The orchestra’s reputation and quality of performance during concerts improved because, each time, the bar of expectations was set higher than before.
5.14. Concern for the Good Name of the Group and Concerted Effort to Maintain It
All of the group members were exceptionally proud they were participating in the orchestra whose history often necessitated that they set high expectations.
Our empirical observations on Special Education over the period of seven years lead us to the conclusion that an orchestra or a dance group nurtures the mental and socio-emotional development of people participating in such artistic ensembles and fosters a positive climate between and among group members. It also empowers personal growth and helps group members forge bonds between them. It encourages creative learning (Vilkeliene et al., 2017a, 2017b), pointing to the necessity for the replacement of passive learning by creative work that is independent, all the while cultivating the mentally disabled artists’ emotional intelligence, together with their self-confidence and the fulfillment of their social and emotional needs (Macri & Makris, 2014c). In the case of our orchestra, it was not uncommon for our mentally disabled learners’ parents themselves to stand in disbelief of the positive behavioral progress they could discern in their children. Those positive changes were particularly reinforced by means of the inclusion concerts in which we participated in collaboration with Greek state schools, the Cap sur L’École Inclusive European Program as implemented at the Ilion Municipality, Attica, the Institutfrançais de Grèce, and the Pasteur Hellenic Institute.
Thus, it is evident that D.D.A.T.A. constitutes a powerful teaching tool when it comes to creating an artistic ensemble comprising mentally disabled individuals, as it also promotes a positive psychological climate for the mentally disabled who are thus given the opportunity to experience positive emotions on a daily basis. Within the works of the D.D.A.T.A. framework, participants find meaning and purpose in life, away from the marginalization that their mental disability has confined them to. With every day offering new challenges, their daily routine acquires a color other than that of drabness and they are encouraged to heighten their cognitive, emotional, kinetic, communication, and social strengths. More importantly, they become resilient in the face of adversity and deal far more effectively with stressful situations. At this point, the contribution of Positive Psychology is instrumental: Positive Psychology becomes the catalyst that bestows on the mentally disabled musicians’ experiences, strengths, and psychological resilience.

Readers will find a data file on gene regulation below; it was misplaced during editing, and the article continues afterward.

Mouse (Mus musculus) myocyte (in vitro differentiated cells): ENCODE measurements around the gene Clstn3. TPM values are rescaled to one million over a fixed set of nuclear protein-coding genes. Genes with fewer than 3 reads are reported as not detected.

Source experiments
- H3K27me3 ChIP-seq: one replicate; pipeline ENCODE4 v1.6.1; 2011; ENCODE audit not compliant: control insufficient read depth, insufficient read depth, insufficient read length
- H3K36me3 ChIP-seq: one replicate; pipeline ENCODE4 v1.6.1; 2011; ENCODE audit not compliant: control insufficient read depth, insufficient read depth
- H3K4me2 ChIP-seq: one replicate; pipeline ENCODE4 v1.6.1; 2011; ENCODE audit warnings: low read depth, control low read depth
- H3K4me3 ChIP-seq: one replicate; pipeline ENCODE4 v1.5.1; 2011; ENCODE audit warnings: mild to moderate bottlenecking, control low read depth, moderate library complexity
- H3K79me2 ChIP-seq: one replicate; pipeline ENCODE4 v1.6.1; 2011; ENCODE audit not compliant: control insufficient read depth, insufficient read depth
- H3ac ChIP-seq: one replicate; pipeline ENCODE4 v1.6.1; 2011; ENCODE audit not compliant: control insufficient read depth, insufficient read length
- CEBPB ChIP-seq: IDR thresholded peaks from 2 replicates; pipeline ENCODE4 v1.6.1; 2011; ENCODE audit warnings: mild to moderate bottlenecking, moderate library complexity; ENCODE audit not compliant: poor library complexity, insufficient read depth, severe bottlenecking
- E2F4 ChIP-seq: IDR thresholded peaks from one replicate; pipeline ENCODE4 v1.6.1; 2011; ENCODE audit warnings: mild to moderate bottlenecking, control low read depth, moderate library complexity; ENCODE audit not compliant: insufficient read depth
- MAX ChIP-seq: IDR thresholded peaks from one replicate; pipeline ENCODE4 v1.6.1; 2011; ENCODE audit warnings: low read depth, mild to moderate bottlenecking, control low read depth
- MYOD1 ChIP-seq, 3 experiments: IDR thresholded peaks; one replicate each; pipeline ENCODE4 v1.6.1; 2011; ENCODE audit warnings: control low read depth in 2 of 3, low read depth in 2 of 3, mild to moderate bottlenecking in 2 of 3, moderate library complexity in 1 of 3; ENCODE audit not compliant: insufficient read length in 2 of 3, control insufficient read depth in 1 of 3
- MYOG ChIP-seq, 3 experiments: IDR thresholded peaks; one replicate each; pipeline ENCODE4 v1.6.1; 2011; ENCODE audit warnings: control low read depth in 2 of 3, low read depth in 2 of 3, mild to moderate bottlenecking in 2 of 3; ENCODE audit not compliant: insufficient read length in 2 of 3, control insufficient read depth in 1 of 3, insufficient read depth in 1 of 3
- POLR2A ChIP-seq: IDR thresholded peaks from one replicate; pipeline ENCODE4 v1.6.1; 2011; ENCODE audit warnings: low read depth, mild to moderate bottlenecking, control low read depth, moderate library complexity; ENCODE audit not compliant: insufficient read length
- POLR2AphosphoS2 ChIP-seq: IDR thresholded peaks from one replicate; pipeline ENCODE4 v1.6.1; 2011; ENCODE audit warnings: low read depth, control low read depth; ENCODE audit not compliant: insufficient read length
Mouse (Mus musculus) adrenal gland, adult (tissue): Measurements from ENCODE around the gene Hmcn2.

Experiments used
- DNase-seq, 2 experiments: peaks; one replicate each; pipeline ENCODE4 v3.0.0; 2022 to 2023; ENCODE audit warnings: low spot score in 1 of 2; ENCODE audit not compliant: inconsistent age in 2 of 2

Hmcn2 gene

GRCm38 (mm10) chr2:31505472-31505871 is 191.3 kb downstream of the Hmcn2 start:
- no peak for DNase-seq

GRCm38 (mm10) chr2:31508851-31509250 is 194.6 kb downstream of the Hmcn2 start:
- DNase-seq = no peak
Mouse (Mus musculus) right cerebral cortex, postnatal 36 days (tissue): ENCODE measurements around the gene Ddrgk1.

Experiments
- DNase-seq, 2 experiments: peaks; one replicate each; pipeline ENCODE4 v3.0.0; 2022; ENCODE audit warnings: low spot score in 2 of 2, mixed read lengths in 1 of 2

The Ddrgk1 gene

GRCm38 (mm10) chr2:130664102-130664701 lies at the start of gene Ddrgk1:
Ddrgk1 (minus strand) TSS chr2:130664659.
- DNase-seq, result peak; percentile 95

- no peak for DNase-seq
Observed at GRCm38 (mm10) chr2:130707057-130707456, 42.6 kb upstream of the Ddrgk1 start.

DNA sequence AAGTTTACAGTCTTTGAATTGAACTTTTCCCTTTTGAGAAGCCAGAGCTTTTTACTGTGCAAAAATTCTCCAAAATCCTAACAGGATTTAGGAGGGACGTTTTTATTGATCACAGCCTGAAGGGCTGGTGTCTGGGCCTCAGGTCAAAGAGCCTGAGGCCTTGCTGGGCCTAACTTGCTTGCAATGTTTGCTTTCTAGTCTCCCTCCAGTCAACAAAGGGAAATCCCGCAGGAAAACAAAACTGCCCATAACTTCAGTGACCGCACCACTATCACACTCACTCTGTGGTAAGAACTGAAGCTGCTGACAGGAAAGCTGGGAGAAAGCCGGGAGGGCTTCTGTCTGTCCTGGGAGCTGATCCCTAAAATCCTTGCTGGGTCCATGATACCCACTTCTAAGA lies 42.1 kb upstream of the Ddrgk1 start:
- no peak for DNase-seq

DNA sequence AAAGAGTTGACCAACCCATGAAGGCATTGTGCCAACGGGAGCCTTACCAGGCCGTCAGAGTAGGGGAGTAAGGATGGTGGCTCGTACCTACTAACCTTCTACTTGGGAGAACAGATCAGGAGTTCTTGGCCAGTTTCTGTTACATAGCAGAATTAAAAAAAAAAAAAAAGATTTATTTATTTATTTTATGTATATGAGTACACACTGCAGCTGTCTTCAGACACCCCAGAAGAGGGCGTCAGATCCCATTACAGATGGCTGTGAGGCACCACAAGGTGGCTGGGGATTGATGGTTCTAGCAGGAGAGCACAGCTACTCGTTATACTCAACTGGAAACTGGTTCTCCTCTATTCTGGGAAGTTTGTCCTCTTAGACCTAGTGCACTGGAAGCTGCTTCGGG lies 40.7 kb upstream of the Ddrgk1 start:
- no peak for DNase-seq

The Differentiated Didactic Approach to Teaching the Arts (D.D.A.T.A) is a modern teaching approach in the field of Special Education. The present article is a preliminary probe and link between D.D.A.T.A. and Positive Psychology. The success of D.D.A.T.A. is corroborated by the concerts and accomplishments of the Ichochroma Orchestra whose members are all people with mental disabilities. It can be traced to the creation of positive emotions and positive psychology, and to the improvement and nurturing of the mental and physical health of the orchestra’s mentally disabled members who are encouraged to develop their various talents and virtues and accomplish the personal goals they have set. In conjunction with the group’s potential, Positive Psychology generates the encouragement the mentally disabled musicians need to develop their creativity through art and artistic expression.
a) Both D.D.A.T.A. and the link between Positive Psychology and D.D.A.T.A. are the results of a series of systematic empirical observations of a sample of 100 people with mental disabilities of over 67%. Our research may well be viewed as introductory. We are hopeful that it will become the springboard of a series of studies in Special Education and Psychology, through the establishment of the pedagogical and psychometric tools relevant to the issue. You can see our orchestra-related concerts online at:
 Macri, D. et al. (2019). The Differentiated Didactic Approach to Teaching the Arts (D.D.A.T.A.). The Case of Music Proceedings of the Scientific Conference of Hellenic Institute Pasteur. Text in Greek, Athens: Hellenic Institute Pasteur.
 Macri, D., & Makris, I. (2014c). Encouraging Students to Build Teaching Material in the Context of Research. Steps to Design Your Lessons.
 Makris, I. (2019). Bonne Pratique: Un concert “Extraordinaire”. Un défi “pour changer le regard sur le handicap”, FishePedagogique, du Programme Cap Sur l’Ecole Inclusive KA2 Strategic Partnership.
 Makris, I. (2020). A Differentiated Didactic Approach to Teaching the Arts (D.D.A.T.A.) for the Purposes of Special Education and Training. In International Congress Latvia-Proceedings. Rezekne: Rezekne Tehnologiju Akademija.
 Makris, I., & Mullet, E. (2009). A Systematic Inventory of Motives for Becoming an Orchestra Conductor: A Preliminary Study. Psychology of Music, 37, 443-458.
 Mullet, E., Morales, M., Guadalupe, E., Makris, I., Roge, B., & Munoz, M. Σ. (2012). Functional Measurement: An Incredibly Flexible Tool. Psicologica: International Journal of Methodology and Experimental Psychology, 33, 631-654.
 Peterson, C., Park, N., & Sweeney, P. J. (2008). Group Well-Being: Morale from a Positive Psychology Perspective. Applied Psychology: An Integrating Review, 57, 19-36.
 Slavin, S. J., Schindler, D., Chibnall, J. T., Fendell, G., & Shoss, M. (2012). PERMA: A Model for Institutional Leadership and Culture Change. Academic Medicine, 87, 1481.
 Vilkeliene, A., Makris, I., Ingelevicius, E., Papatherapontos, M., & Sokolosky, T. (2017b). T.E.L.L. through Music. Method as a Tool for the Development of Core Competences of Adult Learners. Vilnius: Alytus Music School.